Since carbon sequestration is such a cardinal factor in alleviating climate change, understanding the effectiveness of reforestation efforts and developing sound estimates of forest carbon storage is critical.
It can be difficult to measure the forest properties, especially in places that are not easily accessible.
Assistant Professor at Purdue University Jingjing Liang, specializes in quantitative forest ecology and is also a co-chair of the Forestry and Natural Resources Department's - Forest Advanced Computing and AI (Artificial Intelligence) Laboratory, conducted a measurement of forest carbon capacity in northern Asia together with an international team.
Their research, which is a collective of remote sensing, machine learning and field work, provides the most recent estimates of carbon capture prospect in native North Korea, and shows the benefits of reforestation efforts in China and South Korea over the last two decades.
According to Hyun Seok Kim (Seoul National University) and Chunyu Zhang (Beijing Forestry University in China): "Based on the data we can collect from northeast China and South Korea, we used machine learning and big data analysis to estimate how much carbon is stored throughout the region. We mapped the spatial trend of carbon storage in that region of the world for the first time with accuracy."
These data were combined with open records of biological and environmental conditions, for example with : temperature, precipitation, topography and standardized differential vegetation index, and a World Resources Institute database that catalogs trees around the world to inform algorithms capable of accurately measuring carbon storage capacity and forest characteristics.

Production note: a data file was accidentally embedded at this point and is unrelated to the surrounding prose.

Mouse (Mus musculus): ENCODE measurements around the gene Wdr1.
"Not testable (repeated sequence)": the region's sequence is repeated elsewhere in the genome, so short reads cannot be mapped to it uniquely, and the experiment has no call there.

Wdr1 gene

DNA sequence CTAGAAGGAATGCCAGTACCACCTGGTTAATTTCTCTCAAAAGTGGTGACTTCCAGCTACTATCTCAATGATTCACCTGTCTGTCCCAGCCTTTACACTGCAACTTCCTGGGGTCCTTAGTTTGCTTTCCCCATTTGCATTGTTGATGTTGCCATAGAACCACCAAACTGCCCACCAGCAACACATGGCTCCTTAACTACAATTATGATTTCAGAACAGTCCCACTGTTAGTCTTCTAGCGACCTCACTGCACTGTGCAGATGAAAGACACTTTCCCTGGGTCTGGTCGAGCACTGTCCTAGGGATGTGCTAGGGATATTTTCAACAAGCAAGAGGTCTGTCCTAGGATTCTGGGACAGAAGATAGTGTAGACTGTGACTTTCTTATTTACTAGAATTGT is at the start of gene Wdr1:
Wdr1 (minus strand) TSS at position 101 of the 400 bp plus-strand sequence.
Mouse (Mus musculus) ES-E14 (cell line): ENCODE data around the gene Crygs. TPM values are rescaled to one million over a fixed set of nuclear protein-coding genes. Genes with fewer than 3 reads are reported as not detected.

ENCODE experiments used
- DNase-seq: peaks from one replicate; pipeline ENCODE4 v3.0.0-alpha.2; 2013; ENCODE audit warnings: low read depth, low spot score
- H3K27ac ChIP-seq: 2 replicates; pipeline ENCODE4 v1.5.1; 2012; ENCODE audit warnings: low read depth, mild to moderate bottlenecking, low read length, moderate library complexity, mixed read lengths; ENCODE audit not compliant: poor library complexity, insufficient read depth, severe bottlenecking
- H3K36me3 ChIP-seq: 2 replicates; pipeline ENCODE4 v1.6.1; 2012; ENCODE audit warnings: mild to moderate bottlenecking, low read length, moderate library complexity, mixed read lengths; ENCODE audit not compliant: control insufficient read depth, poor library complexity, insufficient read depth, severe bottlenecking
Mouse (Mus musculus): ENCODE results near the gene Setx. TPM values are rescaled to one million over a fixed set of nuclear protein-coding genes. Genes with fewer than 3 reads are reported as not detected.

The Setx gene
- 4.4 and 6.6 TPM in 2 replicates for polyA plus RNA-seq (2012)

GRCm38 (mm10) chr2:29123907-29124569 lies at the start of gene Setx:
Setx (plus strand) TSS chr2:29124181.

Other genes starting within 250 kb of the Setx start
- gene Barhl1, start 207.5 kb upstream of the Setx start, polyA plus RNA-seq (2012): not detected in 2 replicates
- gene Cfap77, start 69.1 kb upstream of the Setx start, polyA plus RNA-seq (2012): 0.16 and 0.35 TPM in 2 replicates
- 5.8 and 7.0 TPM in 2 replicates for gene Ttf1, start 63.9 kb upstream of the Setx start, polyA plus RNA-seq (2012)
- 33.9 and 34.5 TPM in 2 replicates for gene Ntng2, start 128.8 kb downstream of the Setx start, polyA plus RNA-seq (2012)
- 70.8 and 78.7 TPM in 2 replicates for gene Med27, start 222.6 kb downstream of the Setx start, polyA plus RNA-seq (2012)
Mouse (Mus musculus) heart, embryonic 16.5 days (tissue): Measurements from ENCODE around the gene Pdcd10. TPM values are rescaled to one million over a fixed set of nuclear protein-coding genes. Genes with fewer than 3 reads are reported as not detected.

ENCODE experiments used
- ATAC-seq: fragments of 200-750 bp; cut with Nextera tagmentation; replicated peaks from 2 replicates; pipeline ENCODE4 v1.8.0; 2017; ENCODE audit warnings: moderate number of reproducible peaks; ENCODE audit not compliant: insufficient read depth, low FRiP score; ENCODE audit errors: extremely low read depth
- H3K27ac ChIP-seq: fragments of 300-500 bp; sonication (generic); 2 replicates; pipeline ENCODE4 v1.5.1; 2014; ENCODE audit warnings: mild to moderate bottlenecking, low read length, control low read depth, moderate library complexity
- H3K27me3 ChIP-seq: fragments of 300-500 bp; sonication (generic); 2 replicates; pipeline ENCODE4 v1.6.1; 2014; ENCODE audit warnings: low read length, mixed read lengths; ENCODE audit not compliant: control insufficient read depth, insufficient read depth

For example, China has around half a million of square kilometers of new forests planted over the past 20 years, and the country has attained one of the world's highest rates of afforestation.
As Liang said: "We show that, under scientific guidance, proper forest management and reforestation can restore nature and help the forest capture more carbon for a temperate forest biome. That can be an effective way to mitigate climate change,".
"President Trump has pledged to plant billions of trees. If we do that the right way, we can greatly improve the carbon storage of our forests in a few decades, as we see today in northeast Asia."
New estimates of forest biomass carbon stock based on multisource data in Northeast Asia.
Forests play a significant role in regional as well as global C cycles.
Here, we described spatial patterns and significant biomass C density drivers for Northeast Asia based on multi-source data from forest inventories, as well as data from bioclimatic, remote sensing and topographic and human footprints.
We derived high, for the very first time?
Resolution maps of the "present day" and future density of C forest biomass for this region.
Over the past 20 years, biomass C stocks in Northeast Asia have grown by 20%-46%, of which 40%-76% were contributed by planted forests.
Our results proves that reforestation and forest efforts in Northeast Asia have effectively improved the size of the region's carbon sink, and adequate forest management practices such as precise forestry and systematic forest control for any outbreaks as fire or insect would be critical to maintain and enhance this critical Northeast Asian carbon sink.
Read the original article "Big data, machine learning sheds light on successes in Asian reforestation" at https://www.purdue.edu/newsroom/releases/2020/Q4/big-data,-machine-learning-shed-light-on-asian-reforestation-successes.html